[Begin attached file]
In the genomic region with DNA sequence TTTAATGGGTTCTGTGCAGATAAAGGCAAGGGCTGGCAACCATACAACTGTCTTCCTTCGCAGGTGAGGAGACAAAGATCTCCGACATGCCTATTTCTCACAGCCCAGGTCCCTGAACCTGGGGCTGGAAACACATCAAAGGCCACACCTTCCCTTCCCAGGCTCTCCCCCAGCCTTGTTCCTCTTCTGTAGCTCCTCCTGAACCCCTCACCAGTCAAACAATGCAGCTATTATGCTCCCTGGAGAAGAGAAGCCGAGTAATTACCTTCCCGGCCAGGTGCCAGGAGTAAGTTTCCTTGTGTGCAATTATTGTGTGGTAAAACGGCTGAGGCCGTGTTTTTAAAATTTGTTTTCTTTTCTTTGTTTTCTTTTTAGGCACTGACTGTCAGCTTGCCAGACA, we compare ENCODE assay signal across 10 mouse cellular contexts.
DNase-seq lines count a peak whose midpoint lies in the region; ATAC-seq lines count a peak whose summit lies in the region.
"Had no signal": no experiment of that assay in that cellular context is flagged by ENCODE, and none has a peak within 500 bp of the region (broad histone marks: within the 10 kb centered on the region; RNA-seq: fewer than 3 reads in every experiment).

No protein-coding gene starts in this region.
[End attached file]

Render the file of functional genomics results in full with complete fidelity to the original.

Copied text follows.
In the genomic region with DNA sequence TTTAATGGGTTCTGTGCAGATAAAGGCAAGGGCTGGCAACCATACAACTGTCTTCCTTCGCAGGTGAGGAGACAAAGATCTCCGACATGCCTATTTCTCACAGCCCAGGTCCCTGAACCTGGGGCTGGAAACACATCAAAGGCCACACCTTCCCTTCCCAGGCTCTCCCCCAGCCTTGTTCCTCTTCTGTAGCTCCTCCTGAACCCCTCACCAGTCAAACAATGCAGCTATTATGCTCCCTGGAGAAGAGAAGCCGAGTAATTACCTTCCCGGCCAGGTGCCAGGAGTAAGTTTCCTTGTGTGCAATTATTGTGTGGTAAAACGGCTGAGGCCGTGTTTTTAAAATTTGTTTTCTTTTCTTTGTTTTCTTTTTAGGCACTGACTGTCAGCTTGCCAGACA, we compare ENCODE assay signal across 10 mouse cellular contexts.
DNase-seq lines count a peak whose midpoint lies in the region; ATAC-seq lines count a peak whose summit lies in the region.
"Had no signal": no experiment of that assay in that cellular context is flagged by ENCODE, and none has a peak within 500 bp of the region (broad histone marks: within the 10 kb centered on the region; RNA-seq: fewer than 3 reads in every experiment).

No protein-coding gene starts in this region.